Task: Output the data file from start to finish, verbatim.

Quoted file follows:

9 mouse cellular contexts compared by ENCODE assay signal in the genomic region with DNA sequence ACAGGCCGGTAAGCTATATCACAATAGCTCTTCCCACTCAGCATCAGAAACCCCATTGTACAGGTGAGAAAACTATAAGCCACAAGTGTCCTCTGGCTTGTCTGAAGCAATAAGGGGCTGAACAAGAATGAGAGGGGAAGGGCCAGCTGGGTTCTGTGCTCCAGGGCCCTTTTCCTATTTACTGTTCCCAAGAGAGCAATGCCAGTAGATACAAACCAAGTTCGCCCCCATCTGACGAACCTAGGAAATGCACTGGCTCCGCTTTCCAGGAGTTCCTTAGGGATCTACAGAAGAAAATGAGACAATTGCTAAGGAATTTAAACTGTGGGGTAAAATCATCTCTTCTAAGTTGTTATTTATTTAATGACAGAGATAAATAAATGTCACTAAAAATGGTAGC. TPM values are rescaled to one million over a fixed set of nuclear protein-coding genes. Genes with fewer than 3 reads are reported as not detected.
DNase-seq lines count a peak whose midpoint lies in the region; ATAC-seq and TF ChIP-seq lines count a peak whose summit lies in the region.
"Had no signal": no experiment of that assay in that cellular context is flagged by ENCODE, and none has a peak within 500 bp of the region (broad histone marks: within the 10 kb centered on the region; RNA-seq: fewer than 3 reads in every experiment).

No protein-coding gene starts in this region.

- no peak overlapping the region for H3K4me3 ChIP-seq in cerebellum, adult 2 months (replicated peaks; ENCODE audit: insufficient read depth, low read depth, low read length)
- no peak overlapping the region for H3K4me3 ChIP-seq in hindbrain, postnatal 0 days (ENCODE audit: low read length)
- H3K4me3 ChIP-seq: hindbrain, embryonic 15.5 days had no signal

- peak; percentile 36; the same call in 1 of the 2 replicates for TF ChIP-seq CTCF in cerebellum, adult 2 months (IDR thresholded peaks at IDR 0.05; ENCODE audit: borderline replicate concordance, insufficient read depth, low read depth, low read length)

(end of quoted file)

9 mouse cellular contexts compared by ENCODE assay signal in the genomic region with DNA sequence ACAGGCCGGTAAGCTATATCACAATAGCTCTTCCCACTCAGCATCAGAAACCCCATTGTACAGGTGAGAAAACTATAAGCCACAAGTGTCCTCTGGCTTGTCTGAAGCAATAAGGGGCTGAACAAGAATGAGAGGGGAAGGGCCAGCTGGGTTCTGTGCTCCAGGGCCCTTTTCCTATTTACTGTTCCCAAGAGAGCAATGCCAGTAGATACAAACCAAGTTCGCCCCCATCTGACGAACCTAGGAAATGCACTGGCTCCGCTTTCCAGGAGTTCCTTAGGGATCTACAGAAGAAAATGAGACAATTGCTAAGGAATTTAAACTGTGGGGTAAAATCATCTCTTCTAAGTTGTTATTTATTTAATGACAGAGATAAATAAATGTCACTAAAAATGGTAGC. TPM values are rescaled to one million over a fixed set of nuclear protein-coding genes. Genes with fewer than 3 reads are reported as not detected.
DNase-seq lines count a peak whose midpoint lies in the region; ATAC-seq and TF ChIP-seq lines count a peak whose summit lies in the region.
"Had no signal": no experiment of that assay in that cellular context is flagged by ENCODE, and none has a peak within 500 bp of the region (broad histone marks: within the 10 kb centered on the region; RNA-seq: fewer than 3 reads in every experiment).

No protein-coding gene starts in this region.

- no peak overlapping the region for H3K4me3 ChIP-seq in cerebellum, adult 2 months (replicated peaks; ENCODE audit: insufficient read depth, low read depth, low read length)
- no peak overlapping the region for H3K4me3 ChIP-seq in hindbrain, postnatal 0 days (ENCODE audit: low read length)
- H3K4me3 ChIP-seq: hindbrain, embryonic 15.5 days had no signal

- peak; percentile 36; the same call in 1 of the 2 replicates for TF ChIP-seq CTCF in cerebellum, adult 2 months (IDR thresholded peaks at IDR 0.05; ENCODE audit: borderline replicate concordance, insufficient read depth, low read depth, low read length)